COLUMBIA, S.C. (AP) -- The U.S. Supreme Court has refused to hear an appeal over a South Carolina program that allows high school students to earn elective credit toward graduation through off-campus religious courses.
The high court on Tuesday denied the appeal from the Freedom From Religion Foundation.
In July, a federal appeals court upheld a lower court decision in favor of the program, saying Spartanburg District 7 properly accommodated religion without establishing it and acted within the First Amendment. The 2007 policy allows students to earn up to two credits for off-campus religious courses offered by private educators.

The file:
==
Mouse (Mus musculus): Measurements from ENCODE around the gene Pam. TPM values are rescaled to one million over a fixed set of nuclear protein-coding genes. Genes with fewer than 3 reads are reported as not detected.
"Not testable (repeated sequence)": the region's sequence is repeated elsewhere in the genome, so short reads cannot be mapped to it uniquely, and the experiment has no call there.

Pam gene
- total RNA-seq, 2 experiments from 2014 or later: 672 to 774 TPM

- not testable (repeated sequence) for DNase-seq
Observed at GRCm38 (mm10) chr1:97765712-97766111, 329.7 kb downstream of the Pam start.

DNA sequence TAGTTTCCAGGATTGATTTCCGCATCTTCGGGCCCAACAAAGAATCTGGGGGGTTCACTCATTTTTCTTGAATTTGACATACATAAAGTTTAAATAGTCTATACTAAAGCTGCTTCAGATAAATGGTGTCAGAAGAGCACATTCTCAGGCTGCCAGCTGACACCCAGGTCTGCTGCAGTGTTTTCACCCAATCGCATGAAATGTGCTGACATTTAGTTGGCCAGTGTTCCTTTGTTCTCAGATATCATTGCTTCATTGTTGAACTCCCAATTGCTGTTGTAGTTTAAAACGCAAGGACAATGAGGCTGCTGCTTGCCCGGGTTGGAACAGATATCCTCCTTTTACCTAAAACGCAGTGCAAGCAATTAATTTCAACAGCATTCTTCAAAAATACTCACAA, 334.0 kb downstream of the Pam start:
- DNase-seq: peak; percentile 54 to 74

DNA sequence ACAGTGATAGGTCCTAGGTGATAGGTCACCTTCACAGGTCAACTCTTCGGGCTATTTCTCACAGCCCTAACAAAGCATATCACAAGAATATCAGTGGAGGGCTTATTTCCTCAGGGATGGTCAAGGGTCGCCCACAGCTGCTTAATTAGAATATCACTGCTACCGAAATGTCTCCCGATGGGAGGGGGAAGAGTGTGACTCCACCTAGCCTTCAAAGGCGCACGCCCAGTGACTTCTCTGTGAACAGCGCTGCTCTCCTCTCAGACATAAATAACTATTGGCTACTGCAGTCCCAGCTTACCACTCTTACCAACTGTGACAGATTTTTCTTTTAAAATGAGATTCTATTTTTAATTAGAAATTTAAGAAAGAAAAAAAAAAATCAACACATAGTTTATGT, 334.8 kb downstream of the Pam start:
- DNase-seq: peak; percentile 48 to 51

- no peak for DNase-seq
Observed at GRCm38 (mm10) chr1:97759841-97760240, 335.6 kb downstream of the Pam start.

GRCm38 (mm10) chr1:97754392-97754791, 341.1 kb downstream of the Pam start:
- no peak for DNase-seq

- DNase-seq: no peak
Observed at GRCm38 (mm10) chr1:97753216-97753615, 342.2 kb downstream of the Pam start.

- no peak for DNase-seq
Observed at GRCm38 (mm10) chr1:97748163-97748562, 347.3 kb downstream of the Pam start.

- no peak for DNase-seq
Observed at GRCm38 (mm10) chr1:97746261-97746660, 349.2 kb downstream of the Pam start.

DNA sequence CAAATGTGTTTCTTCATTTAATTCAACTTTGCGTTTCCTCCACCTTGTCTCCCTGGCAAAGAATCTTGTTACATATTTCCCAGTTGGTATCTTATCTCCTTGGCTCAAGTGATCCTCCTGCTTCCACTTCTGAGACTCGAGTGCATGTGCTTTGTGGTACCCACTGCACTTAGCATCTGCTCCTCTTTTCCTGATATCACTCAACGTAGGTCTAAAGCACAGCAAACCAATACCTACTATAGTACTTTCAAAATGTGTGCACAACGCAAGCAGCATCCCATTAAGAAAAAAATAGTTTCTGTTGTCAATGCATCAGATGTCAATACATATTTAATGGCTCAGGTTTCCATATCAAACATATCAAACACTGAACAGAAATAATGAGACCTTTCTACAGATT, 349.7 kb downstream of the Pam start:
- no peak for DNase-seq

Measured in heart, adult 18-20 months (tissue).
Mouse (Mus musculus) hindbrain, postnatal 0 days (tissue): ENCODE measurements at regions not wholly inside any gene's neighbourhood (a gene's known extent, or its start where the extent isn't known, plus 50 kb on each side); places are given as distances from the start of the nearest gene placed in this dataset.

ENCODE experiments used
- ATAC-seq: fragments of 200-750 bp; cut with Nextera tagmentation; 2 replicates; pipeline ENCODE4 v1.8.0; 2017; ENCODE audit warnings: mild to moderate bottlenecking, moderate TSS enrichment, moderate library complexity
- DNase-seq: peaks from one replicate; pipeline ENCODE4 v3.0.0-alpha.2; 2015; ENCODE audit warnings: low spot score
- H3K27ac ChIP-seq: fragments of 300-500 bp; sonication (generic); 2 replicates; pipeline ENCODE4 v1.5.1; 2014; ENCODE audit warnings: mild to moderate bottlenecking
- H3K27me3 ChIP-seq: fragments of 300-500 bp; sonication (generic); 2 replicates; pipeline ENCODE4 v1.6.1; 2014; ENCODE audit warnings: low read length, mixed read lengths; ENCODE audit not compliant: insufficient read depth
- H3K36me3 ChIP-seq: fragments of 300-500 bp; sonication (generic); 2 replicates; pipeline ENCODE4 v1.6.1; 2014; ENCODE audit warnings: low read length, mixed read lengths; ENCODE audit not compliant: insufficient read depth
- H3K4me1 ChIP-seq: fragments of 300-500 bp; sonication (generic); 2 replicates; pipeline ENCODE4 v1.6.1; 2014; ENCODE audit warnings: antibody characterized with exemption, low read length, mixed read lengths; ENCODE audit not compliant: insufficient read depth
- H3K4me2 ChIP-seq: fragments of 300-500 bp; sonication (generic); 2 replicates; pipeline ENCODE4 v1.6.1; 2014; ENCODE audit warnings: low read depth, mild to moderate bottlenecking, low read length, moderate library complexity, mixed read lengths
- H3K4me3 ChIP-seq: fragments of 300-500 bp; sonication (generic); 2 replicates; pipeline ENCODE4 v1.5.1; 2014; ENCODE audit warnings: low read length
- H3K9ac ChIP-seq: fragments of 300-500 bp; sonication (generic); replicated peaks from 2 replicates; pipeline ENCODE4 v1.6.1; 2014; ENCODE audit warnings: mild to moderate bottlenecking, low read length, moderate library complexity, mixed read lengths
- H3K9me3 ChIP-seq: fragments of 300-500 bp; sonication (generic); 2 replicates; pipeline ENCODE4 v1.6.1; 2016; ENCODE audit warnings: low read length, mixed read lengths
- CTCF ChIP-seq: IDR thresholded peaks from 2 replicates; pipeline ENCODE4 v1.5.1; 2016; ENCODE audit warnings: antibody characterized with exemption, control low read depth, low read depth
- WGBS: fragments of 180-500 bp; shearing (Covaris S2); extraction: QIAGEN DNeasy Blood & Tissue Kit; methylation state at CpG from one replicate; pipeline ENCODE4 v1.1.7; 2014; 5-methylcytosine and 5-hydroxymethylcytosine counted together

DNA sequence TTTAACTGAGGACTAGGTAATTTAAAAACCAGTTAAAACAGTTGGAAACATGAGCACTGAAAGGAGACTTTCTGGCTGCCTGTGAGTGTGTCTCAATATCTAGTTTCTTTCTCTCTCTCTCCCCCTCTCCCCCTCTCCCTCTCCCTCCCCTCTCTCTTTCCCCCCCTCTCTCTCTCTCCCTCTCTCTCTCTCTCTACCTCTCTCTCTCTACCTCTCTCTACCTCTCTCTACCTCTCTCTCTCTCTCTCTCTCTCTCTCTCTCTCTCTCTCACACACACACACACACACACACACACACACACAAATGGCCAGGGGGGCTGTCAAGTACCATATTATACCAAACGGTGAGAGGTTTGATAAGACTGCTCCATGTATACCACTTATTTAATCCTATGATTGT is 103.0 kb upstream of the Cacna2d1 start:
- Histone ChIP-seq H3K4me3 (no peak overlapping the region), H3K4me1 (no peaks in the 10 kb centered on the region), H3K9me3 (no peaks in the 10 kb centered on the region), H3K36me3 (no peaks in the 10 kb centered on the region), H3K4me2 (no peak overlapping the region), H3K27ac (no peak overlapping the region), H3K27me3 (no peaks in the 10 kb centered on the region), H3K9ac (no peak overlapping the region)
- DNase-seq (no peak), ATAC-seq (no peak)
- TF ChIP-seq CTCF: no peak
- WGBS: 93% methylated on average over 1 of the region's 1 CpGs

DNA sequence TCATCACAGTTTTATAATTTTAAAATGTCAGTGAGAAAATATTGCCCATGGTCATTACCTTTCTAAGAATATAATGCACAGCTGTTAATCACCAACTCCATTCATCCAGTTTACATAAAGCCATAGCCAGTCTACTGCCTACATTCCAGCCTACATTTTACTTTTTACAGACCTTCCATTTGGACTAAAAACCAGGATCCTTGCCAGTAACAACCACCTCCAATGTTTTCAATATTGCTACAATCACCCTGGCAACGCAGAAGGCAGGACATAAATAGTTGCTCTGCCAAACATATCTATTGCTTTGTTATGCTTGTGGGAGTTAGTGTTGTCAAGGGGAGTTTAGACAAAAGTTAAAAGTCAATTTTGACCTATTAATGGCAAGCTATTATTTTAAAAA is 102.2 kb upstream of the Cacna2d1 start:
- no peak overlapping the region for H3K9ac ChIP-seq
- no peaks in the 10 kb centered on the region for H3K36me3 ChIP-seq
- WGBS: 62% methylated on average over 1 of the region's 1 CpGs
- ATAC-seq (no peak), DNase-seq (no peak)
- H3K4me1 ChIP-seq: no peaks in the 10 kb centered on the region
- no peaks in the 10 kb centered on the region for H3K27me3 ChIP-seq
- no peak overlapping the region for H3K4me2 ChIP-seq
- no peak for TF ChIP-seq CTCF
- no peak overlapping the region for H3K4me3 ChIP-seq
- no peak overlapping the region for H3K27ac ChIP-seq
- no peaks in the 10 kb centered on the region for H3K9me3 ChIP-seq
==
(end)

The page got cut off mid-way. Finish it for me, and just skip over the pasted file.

The Freedom from Religion Foundation and the parents of two Spartanburg High students who did not take the course sued in 2009, arguing the policy endorses religion and entangles church and state.
The program was defended by the Becket Fund for Religious Liberty. Deputy general counsel Erick Rassbach says the courts agreed that it was unfair to impose a double standard for students choosing religion for off-campus course work. The case involved only a handful of students.
(Copyright 2012 by The Associated Press. All Rights Reserved.)
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